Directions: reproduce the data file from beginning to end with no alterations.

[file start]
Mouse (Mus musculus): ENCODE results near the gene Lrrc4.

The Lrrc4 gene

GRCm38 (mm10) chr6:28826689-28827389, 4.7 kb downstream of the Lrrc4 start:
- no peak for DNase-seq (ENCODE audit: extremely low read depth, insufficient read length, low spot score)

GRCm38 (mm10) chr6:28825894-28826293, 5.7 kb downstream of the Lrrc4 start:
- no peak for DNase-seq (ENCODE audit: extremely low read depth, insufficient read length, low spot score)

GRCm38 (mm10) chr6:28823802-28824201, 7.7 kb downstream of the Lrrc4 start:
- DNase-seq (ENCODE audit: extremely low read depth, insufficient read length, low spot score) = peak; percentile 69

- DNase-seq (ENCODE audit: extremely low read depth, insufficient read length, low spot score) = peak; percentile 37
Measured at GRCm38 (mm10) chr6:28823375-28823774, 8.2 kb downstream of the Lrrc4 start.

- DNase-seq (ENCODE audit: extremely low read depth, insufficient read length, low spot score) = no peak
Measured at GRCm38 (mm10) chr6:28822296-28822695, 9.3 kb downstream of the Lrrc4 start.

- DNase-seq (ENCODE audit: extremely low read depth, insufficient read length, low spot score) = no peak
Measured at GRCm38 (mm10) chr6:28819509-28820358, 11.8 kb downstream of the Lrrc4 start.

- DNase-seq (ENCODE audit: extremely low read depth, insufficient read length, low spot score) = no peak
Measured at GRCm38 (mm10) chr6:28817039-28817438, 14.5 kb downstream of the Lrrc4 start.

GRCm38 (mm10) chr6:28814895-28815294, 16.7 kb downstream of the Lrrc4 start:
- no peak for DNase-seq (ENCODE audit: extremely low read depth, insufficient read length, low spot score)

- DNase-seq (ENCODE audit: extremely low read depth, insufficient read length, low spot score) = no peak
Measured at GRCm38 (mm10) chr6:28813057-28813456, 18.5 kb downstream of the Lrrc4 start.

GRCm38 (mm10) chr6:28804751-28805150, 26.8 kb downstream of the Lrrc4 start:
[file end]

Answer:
Mouse (Mus musculus): ENCODE results near the gene Lrrc4.

The Lrrc4 gene

GRCm38 (mm10) chr6:28826689-28827389, 4.7 kb downstream of the Lrrc4 start:
- no peak for DNase-seq (ENCODE audit: extremely low read depth, insufficient read length, low spot score)

GRCm38 (mm10) chr6:28825894-28826293, 5.7 kb downstream of the Lrrc4 start:
- no peak for DNase-seq (ENCODE audit: extremely low read depth, insufficient read length, low spot score)

GRCm38 (mm10) chr6:28823802-28824201, 7.7 kb downstream of the Lrrc4 start:
- DNase-seq (ENCODE audit: extremely low read depth, insufficient read length, low spot score) = peak; percentile 69

- DNase-seq (ENCODE audit: extremely low read depth, insufficient read length, low spot score) = peak; percentile 37
Measured at GRCm38 (mm10) chr6:28823375-28823774, 8.2 kb downstream of the Lrrc4 start.

- DNase-seq (ENCODE audit: extremely low read depth, insufficient read length, low spot score) = no peak
Measured at GRCm38 (mm10) chr6:28822296-28822695, 9.3 kb downstream of the Lrrc4 start.

- DNase-seq (ENCODE audit: extremely low read depth, insufficient read length, low spot score) = no peak
Measured at GRCm38 (mm10) chr6:28819509-28820358, 11.8 kb downstream of the Lrrc4 start.

- DNase-seq (ENCODE audit: extremely low read depth, insufficient read length, low spot score) = no peak
Measured at GRCm38 (mm10) chr6:28817039-28817438, 14.5 kb downstream of the Lrrc4 start.

GRCm38 (mm10) chr6:28814895-28815294, 16.7 kb downstream of the Lrrc4 start:
- no peak for DNase-seq (ENCODE audit: extremely low read depth, insufficient read length, low spot score)

- DNase-seq (ENCODE audit: extremely low read depth, insufficient read length, low spot score) = no peak
Measured at GRCm38 (mm10) chr6:28813057-28813456, 18.5 kb downstream of the Lrrc4 start.

GRCm38 (mm10) chr6:28804751-28805150, 26.8 kb downstream of the Lrrc4 start: